Heads Up: Female Soccer Players More Prone to Brain Damage Than Males

Ladies, looks like we might have another thing to worry about — well, at least for those of us who play soccer.

New, unpublished research, presented in November at the annual Society for Neuroscience conference in Washington, D.C., suggests female soccer players experience greater brain damage from heading the ball than men do. The injury occurs in white matter tracts — the long, branch-like nerve fibers, or axons, that extend from neurons, crisscross the brain and connect different regions.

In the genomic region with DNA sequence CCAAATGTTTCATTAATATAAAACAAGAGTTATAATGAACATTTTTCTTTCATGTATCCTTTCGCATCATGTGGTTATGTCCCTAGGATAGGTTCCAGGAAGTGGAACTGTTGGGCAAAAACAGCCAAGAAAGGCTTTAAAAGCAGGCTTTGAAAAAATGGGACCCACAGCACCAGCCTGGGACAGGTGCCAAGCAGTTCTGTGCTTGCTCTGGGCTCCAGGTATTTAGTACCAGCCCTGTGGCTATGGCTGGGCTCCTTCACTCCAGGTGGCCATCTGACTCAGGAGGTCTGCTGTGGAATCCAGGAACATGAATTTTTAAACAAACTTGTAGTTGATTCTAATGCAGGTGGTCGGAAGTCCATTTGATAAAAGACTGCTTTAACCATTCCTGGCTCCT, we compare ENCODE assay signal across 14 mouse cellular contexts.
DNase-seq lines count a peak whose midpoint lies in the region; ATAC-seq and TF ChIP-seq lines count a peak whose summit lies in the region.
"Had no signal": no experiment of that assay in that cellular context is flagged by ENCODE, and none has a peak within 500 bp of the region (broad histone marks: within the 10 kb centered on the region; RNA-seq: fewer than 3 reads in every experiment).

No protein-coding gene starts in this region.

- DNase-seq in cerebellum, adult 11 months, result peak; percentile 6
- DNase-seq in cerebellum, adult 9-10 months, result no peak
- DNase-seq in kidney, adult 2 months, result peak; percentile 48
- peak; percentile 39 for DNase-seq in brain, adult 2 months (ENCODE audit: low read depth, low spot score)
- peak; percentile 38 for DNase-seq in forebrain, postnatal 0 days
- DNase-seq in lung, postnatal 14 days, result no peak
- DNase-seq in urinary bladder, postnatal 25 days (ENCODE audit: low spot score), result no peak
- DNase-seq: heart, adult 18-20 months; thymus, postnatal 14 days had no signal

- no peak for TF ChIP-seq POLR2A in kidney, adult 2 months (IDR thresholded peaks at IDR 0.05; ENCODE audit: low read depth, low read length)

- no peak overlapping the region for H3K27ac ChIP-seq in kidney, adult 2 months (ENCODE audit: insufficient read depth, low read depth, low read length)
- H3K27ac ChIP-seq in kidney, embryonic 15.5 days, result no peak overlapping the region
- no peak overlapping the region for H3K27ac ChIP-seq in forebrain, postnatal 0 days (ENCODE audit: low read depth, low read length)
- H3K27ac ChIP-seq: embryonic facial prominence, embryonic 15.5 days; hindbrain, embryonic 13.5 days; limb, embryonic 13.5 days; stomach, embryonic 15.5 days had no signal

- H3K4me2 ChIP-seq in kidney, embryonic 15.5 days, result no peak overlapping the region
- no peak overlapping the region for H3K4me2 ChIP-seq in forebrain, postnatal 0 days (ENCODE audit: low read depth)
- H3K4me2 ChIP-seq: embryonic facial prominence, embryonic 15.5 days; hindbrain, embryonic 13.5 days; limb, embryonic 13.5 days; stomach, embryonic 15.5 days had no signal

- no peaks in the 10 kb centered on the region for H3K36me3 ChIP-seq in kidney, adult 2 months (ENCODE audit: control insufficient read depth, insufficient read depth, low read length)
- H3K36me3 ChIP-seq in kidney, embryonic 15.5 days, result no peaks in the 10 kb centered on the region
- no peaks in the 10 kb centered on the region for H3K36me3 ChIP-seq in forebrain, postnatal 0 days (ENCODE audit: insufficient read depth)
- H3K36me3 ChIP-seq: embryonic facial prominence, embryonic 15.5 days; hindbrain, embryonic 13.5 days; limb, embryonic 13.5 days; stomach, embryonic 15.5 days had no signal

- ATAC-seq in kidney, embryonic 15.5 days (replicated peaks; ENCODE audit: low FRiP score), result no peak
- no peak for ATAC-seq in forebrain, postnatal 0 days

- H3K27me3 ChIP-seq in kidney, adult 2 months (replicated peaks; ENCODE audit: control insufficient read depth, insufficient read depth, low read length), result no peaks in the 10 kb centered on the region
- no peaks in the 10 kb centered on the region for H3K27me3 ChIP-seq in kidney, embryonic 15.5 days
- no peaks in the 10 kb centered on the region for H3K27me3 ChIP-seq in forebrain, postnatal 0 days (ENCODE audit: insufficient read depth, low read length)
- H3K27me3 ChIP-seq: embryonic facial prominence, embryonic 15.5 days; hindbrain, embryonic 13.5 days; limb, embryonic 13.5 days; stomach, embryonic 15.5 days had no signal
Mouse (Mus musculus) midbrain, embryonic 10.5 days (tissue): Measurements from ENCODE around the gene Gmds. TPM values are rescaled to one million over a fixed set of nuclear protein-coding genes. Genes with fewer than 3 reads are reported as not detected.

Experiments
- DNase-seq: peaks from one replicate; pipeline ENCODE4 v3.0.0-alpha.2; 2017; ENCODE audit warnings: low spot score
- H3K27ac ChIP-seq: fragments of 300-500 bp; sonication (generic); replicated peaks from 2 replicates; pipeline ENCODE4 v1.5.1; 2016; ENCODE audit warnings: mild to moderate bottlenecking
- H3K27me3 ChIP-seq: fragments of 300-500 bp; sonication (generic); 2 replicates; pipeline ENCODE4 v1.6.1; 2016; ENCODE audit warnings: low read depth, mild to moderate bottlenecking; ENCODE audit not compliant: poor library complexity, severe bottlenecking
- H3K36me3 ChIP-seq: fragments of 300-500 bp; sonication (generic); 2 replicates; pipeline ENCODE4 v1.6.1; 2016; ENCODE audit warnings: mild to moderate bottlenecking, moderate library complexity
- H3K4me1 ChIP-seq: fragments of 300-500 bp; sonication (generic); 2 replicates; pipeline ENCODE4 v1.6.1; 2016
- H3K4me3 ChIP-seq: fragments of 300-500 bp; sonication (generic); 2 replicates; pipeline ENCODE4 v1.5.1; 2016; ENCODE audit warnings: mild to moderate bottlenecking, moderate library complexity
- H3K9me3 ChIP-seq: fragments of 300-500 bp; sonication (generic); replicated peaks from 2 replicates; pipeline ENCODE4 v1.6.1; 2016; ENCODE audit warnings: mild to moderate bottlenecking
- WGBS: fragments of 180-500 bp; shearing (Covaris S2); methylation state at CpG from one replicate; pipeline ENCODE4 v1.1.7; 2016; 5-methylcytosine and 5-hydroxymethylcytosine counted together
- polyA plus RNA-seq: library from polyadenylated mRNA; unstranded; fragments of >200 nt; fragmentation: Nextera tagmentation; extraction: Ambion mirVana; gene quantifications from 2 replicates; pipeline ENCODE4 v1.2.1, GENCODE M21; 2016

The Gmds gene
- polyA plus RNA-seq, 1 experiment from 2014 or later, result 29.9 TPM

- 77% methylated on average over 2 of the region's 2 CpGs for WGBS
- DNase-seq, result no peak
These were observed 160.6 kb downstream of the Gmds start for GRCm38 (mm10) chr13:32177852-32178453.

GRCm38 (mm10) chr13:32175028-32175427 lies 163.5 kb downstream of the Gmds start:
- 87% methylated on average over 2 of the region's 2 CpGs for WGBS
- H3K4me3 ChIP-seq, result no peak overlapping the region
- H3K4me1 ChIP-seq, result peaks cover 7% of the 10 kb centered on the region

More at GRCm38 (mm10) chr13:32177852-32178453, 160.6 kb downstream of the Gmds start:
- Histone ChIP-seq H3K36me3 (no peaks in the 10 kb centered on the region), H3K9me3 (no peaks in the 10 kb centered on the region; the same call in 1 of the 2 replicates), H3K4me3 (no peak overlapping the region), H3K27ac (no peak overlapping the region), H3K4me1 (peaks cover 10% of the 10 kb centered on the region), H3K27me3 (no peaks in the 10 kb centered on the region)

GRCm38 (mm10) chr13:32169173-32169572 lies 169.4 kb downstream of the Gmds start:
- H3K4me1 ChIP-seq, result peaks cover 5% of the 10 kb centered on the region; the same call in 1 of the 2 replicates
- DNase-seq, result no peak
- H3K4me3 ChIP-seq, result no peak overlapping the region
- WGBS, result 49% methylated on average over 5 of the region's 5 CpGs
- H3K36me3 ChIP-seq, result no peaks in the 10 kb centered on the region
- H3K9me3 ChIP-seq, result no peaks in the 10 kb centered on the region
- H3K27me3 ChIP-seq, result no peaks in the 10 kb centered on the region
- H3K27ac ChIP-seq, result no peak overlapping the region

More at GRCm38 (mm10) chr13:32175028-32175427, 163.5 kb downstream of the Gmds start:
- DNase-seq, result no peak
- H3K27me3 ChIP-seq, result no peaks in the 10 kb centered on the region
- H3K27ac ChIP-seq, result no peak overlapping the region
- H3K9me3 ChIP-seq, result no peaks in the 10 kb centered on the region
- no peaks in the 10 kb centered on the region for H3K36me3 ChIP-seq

Spotting the Differences

The research team scanned the brains of nearly 100 men and women, all amateur soccer players in their 20s and 30s. The male and female participants were matched for age and how often they’d headed a ball in the last year. So for example, if the researchers used the brain scan of a 25-year-old female player who’d headed maybe 500 times over the last year, they also included one from a 25-year-old male player who’d completed the same number of passes with his cranium.

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